An official from the Indonesia Financial Services Authority (OJK), which regulates and supervises the country's financial services in banking, capital markets and the non-bank financial industry sectors, encouraged Indonesian migrant workers in Taiwan to save for their futures.
Sarjito, OJK deputy commissioner of education and consumer protection, told CNA that he said to an audience of approximately 300 Indonesian migrant workers at a financial education program in Taipei Sunday "not to buy expensive products when you only have a limited amount of money and to please save money for your future."
Citing Taiwanese as hard workers, he expressed hope that the Indonesian workers in Taiwan can learn from Taiwanese to be thrifty and not to be self-indulgent consumers.
The importance of migrant workers planning for their future is because eventually they will go back to Indonesia after they finish working in Taiwan, Sarjito said, adding that if they plan well, they may even able to set up businesses when they return home.
Sarjito also warned the migrant workers to not get tangled up in illegal or questionable investments.
"We (the OJK) have the obligation to educate them (Indonesian migrant workers) on their finances and also remind them to be careful of illegal investment schemes," he said.
The focus is to be thrifty and careful about managing their money, Sarjito said, adding that if they want to invest, they have to invest in legal investments and to be careful of investments with promises of much higher returns, which may be illegal or scams.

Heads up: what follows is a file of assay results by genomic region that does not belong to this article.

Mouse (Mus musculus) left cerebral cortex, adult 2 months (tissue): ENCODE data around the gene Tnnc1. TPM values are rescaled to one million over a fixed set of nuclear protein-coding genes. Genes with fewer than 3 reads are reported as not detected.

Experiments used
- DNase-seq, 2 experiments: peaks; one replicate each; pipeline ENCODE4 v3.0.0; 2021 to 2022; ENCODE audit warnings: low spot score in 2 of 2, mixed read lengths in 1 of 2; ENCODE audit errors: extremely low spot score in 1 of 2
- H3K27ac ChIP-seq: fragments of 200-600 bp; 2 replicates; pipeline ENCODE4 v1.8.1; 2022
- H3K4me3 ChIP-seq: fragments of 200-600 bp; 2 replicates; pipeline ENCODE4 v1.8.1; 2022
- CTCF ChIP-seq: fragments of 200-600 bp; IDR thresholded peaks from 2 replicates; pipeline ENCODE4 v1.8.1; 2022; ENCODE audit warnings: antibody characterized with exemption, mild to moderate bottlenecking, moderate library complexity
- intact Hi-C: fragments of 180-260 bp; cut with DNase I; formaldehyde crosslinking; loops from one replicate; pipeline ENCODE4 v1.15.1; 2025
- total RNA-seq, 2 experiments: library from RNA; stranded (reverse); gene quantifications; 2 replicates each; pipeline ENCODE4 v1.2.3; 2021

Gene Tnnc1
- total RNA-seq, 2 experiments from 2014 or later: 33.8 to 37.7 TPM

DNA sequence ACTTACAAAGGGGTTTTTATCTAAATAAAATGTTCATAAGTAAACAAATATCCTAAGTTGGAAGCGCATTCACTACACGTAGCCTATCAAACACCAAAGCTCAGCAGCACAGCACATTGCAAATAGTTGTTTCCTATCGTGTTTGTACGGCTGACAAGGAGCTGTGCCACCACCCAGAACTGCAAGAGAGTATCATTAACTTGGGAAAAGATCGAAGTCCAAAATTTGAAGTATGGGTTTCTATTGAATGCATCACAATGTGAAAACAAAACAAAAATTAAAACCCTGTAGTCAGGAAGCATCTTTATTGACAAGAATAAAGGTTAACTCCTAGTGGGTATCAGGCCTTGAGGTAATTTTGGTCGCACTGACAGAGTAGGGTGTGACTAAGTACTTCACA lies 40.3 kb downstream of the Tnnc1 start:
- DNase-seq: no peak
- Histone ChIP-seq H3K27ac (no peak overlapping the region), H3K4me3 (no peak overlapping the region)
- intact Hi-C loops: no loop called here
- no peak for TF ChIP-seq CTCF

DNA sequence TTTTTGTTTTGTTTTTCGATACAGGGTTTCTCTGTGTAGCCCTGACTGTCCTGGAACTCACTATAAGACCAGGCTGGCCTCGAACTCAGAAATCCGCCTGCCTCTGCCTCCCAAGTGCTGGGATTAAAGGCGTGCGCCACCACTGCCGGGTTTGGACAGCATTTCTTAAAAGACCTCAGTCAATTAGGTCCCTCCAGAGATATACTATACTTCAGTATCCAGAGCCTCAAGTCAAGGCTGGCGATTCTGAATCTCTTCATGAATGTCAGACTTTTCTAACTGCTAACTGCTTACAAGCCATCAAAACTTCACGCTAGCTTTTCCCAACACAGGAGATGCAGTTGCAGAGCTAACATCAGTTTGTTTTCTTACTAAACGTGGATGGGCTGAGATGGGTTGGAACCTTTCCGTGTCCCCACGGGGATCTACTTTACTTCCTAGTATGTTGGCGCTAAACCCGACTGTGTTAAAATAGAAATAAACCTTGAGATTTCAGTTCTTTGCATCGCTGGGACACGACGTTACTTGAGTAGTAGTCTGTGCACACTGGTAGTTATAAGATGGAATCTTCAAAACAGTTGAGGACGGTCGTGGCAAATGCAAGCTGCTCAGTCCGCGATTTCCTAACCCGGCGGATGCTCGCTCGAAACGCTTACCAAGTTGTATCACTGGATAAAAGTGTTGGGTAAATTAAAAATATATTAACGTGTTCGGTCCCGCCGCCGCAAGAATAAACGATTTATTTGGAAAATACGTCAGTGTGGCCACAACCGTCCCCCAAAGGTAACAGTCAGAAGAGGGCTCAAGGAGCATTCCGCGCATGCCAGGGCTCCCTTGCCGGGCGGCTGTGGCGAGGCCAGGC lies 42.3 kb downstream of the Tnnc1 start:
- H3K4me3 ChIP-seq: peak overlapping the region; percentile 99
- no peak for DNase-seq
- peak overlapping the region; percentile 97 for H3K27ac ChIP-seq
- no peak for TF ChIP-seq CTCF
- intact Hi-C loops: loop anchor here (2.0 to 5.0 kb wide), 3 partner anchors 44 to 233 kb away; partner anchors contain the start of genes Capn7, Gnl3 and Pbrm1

"There's quite a lot of them (scams), it doesn't just hit people with lower incomes, it also targets people with higher incomes," he said.
As part of the educational program, representatives from one of Indonesia's largest banks, Bank Negara Indonesia (BNI), described how the migrant workers can put their money in the bank, remit their money, and other services or products that are available to them,Sarjito said.
Such educational programs are important because the Indonesian government treats its migrant workers as heroes, as they work hard to remit money back to Indonesia, Sarjito said.
"They contribute to the development of Indonesia, they are really our heroes. That's why we don't want them to spend their money in a bad way, Sarjito said, adding that "that is why we need to educate them."
Susiyanti, a caregiver based in Taoyuan, said she felt she information was helpful.
"I want to open a business related to food when I return to Indonesia, so I came here to listen to the information," she said.
Zaky Faishal, a representative for BNI in Taiwan, said similar events have been held in the past with around 200 people in attendance in 2018 and approximately 100 in 2017.